A leading Australian ecologist and former Warburton resident says Yarra Valley locals should be “very concerned” about the impact of logging on bushfire severity.
Australian National University professor David Lindenmayer was among a group of five scientists that recently released a comment paper on the impacts of logging on recent summer bushfires.
The research, published in Nature Ecology & Evolution, found that logging had a profound impact on the severity of bushfires.
Mr Lindenmayer has worked in the Yarra Valley and Central Highlands for about 37 years.
He said there were numerous reasons for the research findings.
“When a forest is logged a huge proportion of the biomass is actually left in the forest,” he said.
“About two years later that material is burnt but only half is volatised, which is what is known as smoke.
“Half of it actually stays in the forest, even though there has been a fire through it, and so that adds to the fuel.”
Mr Lindenmayer said research found that logging also dried out forests, making them more flammable, by removing moist elements such as tree ferns.
He added that forest regeneration created a field of young trees and those that die, because they lose the race for light, add to the fuel load.
“The forest is drier, it has more fuel in it and the architecture of the forest has changed. They are the key mechanisms which are giving rise to this problem,” Mr Lindenmayer said.
“The evidence of this is compelling.”
Mr Lindenmayer said townships like Warburton should be concerned about the findings.
“I worry about places like Healesville, like Powelltown and Noojee because of the proximity of high risk,” he said.
“They should be very concerned, I used to live in Warburton, my wife’s family is from the Yarra Valley…I lost friends in Marysville, I lost friends at Steels Creek. I am acutely aware of the dangers that come with this.
“There’s no doubt that the most severe problems with fire are created by fire weather and climate but then logging adds significantly to that as well.
“That’s a problem that we can do something about by not logging forests close to townships.”
Melbourne University honorary associate professor in fire ecology and management, Kevin Tolhurst, disagreed with the research findings.
“It was fairly inconclusive and what that comment paper really did was it didn’t actually provide any evidence for the argument or the conclusions they were drawing,” he said.
“If you look at individual sites you could make an argument that a logged area is more flammable than a non-distrubed forest, for example.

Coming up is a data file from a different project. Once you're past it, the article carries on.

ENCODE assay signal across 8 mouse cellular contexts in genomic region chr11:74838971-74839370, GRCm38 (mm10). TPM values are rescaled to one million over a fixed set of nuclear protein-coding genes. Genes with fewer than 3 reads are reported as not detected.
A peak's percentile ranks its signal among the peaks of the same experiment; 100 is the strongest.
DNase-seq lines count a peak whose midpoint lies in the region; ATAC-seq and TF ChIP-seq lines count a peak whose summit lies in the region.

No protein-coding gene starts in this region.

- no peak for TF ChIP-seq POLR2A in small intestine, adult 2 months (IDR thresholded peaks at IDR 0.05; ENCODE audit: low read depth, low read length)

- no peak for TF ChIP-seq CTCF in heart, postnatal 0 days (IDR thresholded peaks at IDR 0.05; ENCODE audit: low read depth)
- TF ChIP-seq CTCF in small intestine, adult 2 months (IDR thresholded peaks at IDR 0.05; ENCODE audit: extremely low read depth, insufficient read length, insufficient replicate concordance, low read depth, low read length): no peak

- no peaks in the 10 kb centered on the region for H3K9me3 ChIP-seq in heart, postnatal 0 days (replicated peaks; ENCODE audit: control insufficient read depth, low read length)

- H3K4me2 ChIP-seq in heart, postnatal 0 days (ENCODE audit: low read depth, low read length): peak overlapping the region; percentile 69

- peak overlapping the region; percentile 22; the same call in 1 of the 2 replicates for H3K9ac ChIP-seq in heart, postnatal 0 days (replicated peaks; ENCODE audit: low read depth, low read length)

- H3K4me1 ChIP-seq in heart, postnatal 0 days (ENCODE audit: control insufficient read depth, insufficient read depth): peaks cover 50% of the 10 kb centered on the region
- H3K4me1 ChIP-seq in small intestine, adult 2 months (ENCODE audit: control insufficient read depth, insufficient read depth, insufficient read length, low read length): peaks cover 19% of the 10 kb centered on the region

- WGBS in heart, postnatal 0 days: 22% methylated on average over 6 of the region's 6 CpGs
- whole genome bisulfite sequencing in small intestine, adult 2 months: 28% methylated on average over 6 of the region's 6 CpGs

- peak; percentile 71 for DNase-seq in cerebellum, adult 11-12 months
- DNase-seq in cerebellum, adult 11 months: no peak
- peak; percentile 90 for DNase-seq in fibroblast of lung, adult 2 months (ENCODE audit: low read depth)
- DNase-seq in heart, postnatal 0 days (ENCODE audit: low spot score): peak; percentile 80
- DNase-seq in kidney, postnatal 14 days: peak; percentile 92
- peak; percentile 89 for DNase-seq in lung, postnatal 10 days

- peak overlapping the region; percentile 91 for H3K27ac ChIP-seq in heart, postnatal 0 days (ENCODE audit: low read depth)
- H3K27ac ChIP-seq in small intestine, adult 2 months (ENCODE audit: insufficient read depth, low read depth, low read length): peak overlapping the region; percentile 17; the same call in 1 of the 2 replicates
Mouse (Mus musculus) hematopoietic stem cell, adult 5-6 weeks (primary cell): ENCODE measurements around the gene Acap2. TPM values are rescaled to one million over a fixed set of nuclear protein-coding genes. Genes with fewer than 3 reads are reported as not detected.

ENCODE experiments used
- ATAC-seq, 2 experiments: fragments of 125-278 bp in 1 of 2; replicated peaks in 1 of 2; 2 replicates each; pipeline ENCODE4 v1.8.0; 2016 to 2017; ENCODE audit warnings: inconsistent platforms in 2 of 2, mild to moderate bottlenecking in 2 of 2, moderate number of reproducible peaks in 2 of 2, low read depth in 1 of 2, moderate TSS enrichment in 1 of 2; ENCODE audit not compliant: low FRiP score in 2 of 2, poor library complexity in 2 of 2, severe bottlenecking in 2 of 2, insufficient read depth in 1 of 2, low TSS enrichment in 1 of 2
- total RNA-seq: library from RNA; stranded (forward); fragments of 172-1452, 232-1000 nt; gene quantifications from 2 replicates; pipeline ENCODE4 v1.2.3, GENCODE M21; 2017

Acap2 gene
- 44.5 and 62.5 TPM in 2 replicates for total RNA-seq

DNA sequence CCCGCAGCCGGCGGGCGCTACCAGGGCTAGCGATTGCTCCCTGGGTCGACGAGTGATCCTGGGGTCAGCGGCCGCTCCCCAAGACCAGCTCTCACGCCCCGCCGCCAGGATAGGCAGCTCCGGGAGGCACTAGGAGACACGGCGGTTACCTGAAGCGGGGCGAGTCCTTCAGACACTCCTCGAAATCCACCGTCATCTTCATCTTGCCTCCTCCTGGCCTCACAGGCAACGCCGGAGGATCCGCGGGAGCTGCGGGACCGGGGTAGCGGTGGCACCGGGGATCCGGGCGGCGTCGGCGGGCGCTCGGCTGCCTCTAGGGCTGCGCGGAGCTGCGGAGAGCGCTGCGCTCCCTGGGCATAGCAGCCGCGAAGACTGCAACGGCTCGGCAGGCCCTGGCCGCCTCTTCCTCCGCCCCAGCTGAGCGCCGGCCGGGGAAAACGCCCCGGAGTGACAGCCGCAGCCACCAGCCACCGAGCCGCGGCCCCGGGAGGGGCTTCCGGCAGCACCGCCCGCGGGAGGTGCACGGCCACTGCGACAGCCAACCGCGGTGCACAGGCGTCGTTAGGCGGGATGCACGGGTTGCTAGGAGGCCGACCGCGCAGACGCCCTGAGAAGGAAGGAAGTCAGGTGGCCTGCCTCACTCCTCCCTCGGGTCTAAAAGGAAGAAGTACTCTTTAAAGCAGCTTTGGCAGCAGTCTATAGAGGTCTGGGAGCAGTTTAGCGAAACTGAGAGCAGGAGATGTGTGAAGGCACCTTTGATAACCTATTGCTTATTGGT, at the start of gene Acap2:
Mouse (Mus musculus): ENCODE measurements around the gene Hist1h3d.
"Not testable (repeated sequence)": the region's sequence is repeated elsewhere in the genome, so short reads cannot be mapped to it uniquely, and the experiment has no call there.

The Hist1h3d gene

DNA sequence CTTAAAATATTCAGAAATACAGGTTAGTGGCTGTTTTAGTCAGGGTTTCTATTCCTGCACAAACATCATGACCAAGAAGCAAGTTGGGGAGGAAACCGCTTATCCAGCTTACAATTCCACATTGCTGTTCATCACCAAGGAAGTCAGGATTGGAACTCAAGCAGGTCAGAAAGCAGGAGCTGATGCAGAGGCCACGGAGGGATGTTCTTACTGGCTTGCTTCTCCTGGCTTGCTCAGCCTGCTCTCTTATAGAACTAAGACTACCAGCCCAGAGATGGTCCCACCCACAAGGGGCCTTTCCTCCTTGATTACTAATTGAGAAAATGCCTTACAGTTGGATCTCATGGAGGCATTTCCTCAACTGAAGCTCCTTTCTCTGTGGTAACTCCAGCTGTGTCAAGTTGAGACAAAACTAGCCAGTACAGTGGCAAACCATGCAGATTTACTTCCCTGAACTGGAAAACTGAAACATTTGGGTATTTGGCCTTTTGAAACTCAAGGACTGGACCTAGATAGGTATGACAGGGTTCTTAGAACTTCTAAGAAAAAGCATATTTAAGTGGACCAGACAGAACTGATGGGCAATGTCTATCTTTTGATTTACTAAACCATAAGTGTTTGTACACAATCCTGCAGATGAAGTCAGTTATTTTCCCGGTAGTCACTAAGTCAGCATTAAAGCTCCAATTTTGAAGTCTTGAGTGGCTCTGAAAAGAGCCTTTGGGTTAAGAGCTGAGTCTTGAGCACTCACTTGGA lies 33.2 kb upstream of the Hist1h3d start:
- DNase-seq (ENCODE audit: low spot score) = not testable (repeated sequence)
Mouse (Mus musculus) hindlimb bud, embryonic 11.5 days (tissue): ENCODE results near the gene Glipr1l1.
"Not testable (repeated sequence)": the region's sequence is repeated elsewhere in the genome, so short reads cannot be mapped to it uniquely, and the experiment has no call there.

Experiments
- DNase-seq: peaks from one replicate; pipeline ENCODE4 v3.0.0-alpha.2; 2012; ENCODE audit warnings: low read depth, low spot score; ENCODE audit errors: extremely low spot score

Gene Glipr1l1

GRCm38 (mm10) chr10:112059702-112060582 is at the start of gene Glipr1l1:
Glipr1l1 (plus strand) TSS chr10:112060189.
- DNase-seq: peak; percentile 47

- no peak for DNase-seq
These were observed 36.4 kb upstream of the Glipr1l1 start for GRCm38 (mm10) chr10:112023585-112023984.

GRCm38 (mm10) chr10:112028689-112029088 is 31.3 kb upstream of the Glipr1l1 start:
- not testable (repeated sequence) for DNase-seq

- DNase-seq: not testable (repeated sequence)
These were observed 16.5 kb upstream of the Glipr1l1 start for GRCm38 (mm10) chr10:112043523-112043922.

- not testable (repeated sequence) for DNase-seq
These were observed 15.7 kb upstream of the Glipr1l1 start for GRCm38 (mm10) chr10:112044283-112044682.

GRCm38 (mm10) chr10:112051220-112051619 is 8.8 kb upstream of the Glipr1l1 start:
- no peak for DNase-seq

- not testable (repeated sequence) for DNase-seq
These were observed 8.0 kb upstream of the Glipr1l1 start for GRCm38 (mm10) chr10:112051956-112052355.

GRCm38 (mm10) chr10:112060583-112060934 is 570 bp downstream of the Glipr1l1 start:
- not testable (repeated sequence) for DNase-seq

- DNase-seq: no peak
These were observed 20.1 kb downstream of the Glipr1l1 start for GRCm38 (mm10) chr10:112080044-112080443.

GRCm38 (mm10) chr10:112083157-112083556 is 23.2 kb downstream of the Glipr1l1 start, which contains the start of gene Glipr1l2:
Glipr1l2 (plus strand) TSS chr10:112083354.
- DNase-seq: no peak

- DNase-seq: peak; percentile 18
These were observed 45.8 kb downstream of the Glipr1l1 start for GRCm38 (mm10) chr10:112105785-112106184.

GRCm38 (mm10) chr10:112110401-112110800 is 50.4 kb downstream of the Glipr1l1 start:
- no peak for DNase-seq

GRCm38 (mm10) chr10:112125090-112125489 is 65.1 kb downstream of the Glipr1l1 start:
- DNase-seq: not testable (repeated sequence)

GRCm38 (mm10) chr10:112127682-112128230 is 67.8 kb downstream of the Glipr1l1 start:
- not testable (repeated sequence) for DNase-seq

“But when you look at the whole landscape that’s not the case.”
In a recent opinion piece, co-authored by Mr Tolhurst, he argued that it is poor science to suggest that timber harvesting leads to more severe fires based on selective, local-scale observations.
“Some ecologists and conservationists, opposed to timber harvesting, are trying to use bushfire disasters as a lever to stop native forest harvesting, but their case is based on opinion, beliefs and selective science,” the paper read.
Mr Tolhurst said he believed a better approach of studying landscape flammability would be to look at the temporal and spatial patterns of flammability across the landscape over numerous years.
A spokesperson from VicForests said there was extensive academic evidence that rejected claims that native timber harvesting increases bushfire risk.
“Many academics and fire experts agree that harvesting does not elevate fire risk. We work with partner agencies and use scientific research to develop a harvest program that protects the environment and mitigates the impacts of bushfires,” the spokesperson said.
“VicForests is committed to the sustainable management of forest areas allocated to it for harvesting. We take great care to protect potential habitat and high conservation values, especially following fire.
“VicForests is proud that its ecologically sensitive approach also supports recovering regional families, communities and townships that have been impacted by the fires.”
Mr Lindenmayer said the logging industry had become uneconomic and was showing signs of collapse.
He said he believed the best way forward for the industry would be to transition towards harvesting plantation timber and using native forests for profit through carbon stores and tourism.
“Australian forests have lots of carbon and there are people all over the world that want to buy carbon storage because of tackling climate change,” he said.
“There’s an enormous opportunity to generate money for the Victorian taxpayer from the receipts on carbon storage.”
Mr Lindenmayer said this concept could also employ “five times” the current numbers that are currently employed in the Victorian native timber industry.